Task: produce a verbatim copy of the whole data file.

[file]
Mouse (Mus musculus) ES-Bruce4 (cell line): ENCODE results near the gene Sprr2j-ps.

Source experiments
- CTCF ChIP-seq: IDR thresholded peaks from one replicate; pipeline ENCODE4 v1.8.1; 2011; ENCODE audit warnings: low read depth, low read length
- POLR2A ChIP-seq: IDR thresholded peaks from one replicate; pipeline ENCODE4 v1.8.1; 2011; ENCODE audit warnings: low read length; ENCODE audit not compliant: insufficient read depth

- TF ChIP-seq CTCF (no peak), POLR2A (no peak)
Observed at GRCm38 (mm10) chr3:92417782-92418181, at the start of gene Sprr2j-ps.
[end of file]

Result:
Mouse (Mus musculus) ES-Bruce4 (cell line): ENCODE results near the gene Sprr2j-ps.

Source experiments
- CTCF ChIP-seq: IDR thresholded peaks from one replicate; pipeline ENCODE4 v1.8.1; 2011; ENCODE audit warnings: low read depth, low read length
- POLR2A ChIP-seq: IDR thresholded peaks from one replicate; pipeline ENCODE4 v1.8.1; 2011; ENCODE audit warnings: low read length; ENCODE audit not compliant: insufficient read depth

- TF ChIP-seq CTCF (no peak), POLR2A (no peak)
Observed at GRCm38 (mm10) chr3:92417782-92418181, at the start of gene Sprr2j-ps.